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Two Startups in Israel and the U.S. Join Forces for Making Oxygen on the Moon

It’s not just about going to space, but how we get there and for how long we will be able to do it. Like any vehicle, rockets need fuel, and this unprecedented expansion of the space industry must be sustained by a lot of fuel. The best way to ensure that, apparently, is by producing oxygen on a large scale, right there on the moon.
Helios' MRE reactor is part of a complex infrastructure project for making and storing oxygen on the Moon 7 photos
Helios Lunar Oxygen Production ProjectHelios Lunar Oxygen Production ProjectHelios Lunar Oxygen Production ProjectHelios Lunar Oxygen Production ProjectHelios Lunar Oxygen Production ProjectEta Space Specializes in Oxygen Storage
We are witnessing an unprecedented explosion of space tech startups around the world. Two of them have recently joined forces because they have one major thing in common – the focus on lunar oxygen production and infrastructure.

The Times of Israel reports that the Israeli company Helios and the Florida-based Eta Space will work on combining their technology solutions for making oxygen production on the moon more efficient.

Oxygen is essential for rocket fuel, and regular space operations using rockets that can carry more and more cargo also means an increased need for oxygen. One of the most viable solutions seems to be making it and storing it on the Moon.

Launched in 2018, Helios developed something with a name that sounds right out of Star Trek – “the Molten Regolith Reactor.” The MRE can take the oxides available on both the Martian and lunar surfaces (the regolith is a type of soil found on the moon), and separate them into oxygen and different metals. It will do so by melting the lunar soil at very high temperatures (1,600 degrees Celsius).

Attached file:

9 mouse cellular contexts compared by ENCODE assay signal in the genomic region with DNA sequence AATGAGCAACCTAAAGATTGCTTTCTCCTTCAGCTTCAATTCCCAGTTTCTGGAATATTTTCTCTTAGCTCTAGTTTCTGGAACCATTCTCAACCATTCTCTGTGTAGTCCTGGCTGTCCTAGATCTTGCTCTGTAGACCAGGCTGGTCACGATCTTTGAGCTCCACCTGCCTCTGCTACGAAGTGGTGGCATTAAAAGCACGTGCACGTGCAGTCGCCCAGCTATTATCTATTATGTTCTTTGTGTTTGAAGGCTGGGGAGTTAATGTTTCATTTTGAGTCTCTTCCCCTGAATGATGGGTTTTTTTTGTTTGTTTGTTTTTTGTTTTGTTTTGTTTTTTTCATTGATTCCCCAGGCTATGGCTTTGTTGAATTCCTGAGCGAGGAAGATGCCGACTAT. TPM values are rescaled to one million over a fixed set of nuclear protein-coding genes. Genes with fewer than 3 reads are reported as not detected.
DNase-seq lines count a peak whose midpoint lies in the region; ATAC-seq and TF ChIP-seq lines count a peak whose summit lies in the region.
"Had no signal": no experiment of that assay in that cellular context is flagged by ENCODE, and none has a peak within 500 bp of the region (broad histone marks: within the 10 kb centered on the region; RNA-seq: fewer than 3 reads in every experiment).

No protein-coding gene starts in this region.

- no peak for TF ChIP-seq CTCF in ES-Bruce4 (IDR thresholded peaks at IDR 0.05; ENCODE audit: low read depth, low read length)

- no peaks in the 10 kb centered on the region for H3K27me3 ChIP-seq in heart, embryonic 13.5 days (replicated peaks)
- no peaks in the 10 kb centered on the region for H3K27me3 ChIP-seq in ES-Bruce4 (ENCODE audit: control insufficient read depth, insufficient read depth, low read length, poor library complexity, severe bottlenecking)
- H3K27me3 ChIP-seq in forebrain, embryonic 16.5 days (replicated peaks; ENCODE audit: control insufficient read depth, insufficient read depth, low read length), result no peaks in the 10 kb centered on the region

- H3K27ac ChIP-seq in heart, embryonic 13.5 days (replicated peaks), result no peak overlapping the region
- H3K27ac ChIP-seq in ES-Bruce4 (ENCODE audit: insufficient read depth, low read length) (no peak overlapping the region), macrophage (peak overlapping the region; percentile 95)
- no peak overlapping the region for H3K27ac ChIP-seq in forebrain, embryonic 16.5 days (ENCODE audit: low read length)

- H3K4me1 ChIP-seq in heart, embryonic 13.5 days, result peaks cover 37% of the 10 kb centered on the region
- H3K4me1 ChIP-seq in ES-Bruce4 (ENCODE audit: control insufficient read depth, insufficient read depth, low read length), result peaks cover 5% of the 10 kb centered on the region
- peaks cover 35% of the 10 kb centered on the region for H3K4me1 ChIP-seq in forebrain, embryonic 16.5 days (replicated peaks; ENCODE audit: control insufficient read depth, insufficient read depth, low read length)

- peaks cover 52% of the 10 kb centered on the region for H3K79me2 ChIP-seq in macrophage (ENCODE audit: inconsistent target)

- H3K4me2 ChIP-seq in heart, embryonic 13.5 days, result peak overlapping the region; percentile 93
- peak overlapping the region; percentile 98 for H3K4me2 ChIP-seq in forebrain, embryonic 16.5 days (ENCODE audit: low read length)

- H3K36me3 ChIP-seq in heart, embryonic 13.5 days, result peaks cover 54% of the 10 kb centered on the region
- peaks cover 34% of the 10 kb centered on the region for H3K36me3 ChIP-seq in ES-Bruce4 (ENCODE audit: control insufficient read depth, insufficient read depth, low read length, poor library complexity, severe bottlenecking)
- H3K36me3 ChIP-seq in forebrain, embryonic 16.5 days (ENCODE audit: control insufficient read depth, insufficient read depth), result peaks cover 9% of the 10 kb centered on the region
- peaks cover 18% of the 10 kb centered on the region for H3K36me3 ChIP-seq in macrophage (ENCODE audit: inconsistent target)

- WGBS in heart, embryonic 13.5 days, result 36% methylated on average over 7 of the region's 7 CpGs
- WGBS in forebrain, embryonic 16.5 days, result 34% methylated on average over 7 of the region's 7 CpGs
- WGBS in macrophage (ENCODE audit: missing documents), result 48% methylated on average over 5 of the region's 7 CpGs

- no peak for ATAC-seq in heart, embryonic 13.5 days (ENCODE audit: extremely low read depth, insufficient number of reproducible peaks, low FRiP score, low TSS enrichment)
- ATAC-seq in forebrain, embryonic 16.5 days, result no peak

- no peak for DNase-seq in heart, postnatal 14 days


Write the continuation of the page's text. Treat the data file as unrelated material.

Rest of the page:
Once obtained, the oxygen needs to be properly stored. This is where Eta Space comes in. The team of former NASA engineers has created the Cryo-Dock, claiming to be the world’s first cryogenic propellant depot in orbit. The company’s unique cryogenic expertise will be used to liquefy and store the oxygen made by the Helios reactor using cryogenic tanks.

According to the Times of Israel, the joint efforts of these two startups will result in a unique oxygen production and liquefaction plant on the Moon. William Notardonato, founder and CEO of Eta Space, says that this is imperative for making space activity sustainable.

In the meantime, Helios will fly its innovative system to the Moon starting 2025, thanks to a collaboration with OHB SE, a multinational tech corporation. Only then will it be able to test its technology in real conditions for the first time.

 
 
 
 
 

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